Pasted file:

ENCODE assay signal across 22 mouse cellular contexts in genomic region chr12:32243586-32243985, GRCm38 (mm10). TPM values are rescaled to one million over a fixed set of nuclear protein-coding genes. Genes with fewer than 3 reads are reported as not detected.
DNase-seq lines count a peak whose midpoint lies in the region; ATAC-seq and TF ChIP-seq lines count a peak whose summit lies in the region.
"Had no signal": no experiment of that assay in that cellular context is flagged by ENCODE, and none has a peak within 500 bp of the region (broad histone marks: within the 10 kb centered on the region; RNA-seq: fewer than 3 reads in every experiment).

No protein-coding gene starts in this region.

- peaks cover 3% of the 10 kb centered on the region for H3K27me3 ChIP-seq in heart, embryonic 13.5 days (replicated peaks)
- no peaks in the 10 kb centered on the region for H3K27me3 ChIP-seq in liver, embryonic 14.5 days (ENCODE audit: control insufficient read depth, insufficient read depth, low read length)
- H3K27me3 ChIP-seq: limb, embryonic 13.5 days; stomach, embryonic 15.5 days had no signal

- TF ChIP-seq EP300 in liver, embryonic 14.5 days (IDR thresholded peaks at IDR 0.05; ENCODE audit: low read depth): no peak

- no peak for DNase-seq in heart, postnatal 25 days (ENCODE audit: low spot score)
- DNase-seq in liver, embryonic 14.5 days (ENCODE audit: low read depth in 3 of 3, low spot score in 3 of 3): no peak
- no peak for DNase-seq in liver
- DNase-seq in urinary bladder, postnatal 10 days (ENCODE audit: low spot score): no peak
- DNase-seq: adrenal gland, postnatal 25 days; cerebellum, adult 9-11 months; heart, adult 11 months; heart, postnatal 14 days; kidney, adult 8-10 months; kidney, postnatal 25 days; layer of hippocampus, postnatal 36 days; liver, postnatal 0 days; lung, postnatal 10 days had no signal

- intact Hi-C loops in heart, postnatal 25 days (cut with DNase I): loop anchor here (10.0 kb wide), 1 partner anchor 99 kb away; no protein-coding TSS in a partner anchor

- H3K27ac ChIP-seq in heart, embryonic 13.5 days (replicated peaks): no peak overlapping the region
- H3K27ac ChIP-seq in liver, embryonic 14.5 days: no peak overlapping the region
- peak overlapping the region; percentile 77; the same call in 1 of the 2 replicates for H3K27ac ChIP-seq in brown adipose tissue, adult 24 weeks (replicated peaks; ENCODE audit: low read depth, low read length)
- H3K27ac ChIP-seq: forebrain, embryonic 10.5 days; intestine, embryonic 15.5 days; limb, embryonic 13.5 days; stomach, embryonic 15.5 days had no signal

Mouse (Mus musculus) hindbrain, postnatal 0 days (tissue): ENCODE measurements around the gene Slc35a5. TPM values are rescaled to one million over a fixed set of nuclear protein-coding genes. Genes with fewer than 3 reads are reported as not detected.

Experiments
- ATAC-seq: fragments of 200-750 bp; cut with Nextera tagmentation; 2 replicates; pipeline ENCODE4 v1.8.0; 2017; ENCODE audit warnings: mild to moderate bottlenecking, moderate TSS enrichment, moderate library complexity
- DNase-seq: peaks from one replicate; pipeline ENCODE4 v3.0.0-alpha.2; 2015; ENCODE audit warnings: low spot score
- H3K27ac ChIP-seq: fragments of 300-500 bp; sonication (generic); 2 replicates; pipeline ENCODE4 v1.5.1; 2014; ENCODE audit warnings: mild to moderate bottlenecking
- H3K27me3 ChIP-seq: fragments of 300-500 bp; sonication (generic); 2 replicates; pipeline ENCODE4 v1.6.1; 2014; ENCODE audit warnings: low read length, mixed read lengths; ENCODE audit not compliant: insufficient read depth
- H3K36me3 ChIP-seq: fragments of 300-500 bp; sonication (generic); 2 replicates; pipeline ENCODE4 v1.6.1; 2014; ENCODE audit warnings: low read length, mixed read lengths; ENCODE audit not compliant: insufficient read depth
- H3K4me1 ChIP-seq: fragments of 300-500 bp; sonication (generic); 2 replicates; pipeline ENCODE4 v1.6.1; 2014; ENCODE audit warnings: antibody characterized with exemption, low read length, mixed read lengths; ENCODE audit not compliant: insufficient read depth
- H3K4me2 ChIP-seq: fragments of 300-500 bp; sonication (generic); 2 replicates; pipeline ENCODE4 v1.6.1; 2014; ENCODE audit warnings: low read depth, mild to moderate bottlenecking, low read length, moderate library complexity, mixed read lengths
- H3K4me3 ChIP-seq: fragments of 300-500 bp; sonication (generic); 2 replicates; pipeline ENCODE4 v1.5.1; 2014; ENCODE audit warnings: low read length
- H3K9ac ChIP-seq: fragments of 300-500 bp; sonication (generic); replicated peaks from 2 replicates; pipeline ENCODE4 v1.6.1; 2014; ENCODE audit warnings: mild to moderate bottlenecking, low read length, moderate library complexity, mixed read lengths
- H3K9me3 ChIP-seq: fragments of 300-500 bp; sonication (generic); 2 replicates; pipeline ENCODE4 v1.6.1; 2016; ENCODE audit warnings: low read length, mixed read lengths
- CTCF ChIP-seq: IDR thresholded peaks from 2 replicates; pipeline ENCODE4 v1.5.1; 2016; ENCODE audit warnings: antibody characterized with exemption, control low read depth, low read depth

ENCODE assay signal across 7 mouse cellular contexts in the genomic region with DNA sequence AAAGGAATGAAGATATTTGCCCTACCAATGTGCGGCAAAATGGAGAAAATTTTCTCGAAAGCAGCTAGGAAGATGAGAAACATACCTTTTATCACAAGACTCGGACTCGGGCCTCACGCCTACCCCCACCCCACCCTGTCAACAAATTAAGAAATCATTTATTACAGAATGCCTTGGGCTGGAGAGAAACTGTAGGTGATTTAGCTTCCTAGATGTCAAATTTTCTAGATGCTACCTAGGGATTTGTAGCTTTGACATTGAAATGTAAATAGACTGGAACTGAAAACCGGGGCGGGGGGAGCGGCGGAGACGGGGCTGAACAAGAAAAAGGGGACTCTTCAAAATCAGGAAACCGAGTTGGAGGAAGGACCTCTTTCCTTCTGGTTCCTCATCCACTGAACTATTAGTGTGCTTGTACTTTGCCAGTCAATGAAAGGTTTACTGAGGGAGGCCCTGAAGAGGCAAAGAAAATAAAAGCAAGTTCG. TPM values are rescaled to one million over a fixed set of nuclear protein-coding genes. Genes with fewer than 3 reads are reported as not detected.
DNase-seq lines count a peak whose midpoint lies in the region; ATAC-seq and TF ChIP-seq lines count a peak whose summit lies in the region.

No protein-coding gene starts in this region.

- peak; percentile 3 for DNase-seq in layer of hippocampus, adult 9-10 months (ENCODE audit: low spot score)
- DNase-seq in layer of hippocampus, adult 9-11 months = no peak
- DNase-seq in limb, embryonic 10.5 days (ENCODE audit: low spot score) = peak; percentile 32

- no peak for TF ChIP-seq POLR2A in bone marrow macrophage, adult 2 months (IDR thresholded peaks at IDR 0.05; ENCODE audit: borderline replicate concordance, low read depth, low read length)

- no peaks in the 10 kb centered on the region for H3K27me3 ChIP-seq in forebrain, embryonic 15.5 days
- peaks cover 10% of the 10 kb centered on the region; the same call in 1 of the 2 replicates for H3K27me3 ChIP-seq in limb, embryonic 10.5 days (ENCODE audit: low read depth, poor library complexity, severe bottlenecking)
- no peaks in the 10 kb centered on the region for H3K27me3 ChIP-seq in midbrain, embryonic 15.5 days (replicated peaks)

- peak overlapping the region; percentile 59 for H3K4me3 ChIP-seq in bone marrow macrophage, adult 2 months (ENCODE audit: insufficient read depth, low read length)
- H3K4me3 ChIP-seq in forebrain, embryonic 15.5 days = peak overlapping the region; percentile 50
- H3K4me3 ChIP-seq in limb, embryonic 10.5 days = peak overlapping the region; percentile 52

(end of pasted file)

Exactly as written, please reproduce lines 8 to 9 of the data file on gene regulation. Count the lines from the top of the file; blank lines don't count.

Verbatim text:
- TF ChIP-seq EP300 in liver, embryonic 14.5 days (IDR thresholded peaks at IDR 0.05; ENCODE audit: low read depth): no peak

- no peak for DNase-seq in heart, postnatal 25 days (ENCODE audit: low spot score)